Fiscal Federalism Workshop

Members of the panel including Deputy Prime Minister and Finance Minister of Saxony-Anhalt, Jens Bullerjahn (third from the right)

"At the end of 2019, the current fiscal framework underpinning German federalism will phase out and one of the main pillars shaping German federalism is currently being renegotiated. The three main laws governing German fiscal federalism will expire – the law on general standards, the law on fiscal equalization and the "Solidarity Pact II” which financially supports the Eastern Länder (Provinces). At the same time, the debt brake, introduced during the last round of federalism reform in 2006-9, will become fully binding as of 2020.

On the occasion of the launch of the book "Making Fiscal Equalization Work (Das Teilen beherrschen)” ( the Forum co-organized a workshop at the Representation of the Land of Saxony-Anhalt in Berlin. With the Deputy Prime Minister and Finance Minister of Saxony-Anhalt, Jens Bullerjahn, the editors of the book discussed challenges and opportunities of fiscal reform in Germany amidst the refugee crisis. The workshop was attended by 30 experts in the field of fiscal federalism, representing government, academia and think tanks.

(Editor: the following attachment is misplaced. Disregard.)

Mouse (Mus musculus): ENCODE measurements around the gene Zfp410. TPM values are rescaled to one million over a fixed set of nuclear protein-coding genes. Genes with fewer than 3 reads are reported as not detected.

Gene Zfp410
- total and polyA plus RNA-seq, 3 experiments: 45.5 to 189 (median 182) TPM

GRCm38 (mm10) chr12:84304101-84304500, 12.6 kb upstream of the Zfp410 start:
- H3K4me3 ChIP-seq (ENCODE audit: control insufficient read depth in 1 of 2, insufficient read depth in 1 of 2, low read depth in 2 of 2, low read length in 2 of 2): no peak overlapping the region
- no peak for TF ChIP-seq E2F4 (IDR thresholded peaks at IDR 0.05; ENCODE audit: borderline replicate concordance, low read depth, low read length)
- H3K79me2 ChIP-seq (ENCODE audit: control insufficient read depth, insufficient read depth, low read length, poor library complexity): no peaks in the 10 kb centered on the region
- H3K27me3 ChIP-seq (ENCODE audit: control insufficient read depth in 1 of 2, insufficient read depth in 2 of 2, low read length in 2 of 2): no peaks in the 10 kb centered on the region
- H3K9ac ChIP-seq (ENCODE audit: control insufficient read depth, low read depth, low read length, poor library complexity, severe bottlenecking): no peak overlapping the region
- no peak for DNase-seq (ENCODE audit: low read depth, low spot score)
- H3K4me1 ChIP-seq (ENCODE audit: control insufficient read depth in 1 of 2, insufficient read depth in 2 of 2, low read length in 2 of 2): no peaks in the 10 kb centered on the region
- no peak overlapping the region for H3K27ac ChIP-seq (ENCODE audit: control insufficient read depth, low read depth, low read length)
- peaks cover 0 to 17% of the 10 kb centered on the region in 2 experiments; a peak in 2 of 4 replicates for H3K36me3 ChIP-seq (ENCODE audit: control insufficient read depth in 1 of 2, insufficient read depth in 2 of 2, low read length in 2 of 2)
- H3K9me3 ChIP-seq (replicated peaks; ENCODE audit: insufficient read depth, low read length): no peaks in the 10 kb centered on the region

In his remarks, Mr. Bullerjahn emphasized that any forthcoming reform will need to cope with the tension between solidarity and responsibility as well as between diversity and the norm of the "comparability of living standards across the country” as formulated in the Basic Law. "In doing so, future reforms will also have to reconsider the scope of public service delivery we have started reducing our public expenses in Saxony-Anhalt already”, so the Deputy Prime-Minister.

The book, co-edited by Felix Knüpling from the Forum, René Geißler, Sabine Kropp and Joachim Wieland, is the product of a conference jointly organised by the Forum, the Free University Berlin, the German University of Administrative Sciences Speyer and the Bertelsmann Foundation in June 2014 in Berlin This volume examines different reform options for Germany and their prospects for implementation from a political science, finance, economic as well as constitutional perspective. Thus, it contributes to a deeper understanding of federal financial relations. Finally, drawing on international examples of financial equalization schemes, similarities and differences compared to the German case are examined.

Contributions in English language include: Fiscal Equalisation: Main Policy Issues (Hansjorg Blochliger), Local Finances and Fiscal Equalization Schemes in Comparative Perspective (Enid Slack); Intergovernmental Equalization Transfers with National Standards (Giorgio Brosio); Debt Rules and Sanctions in Comparative Perspective (Ethisham Ahmad) and Social Justice and Solidarity as Criteria for Fiscal Equalization (Thomas O. Hueglin).”

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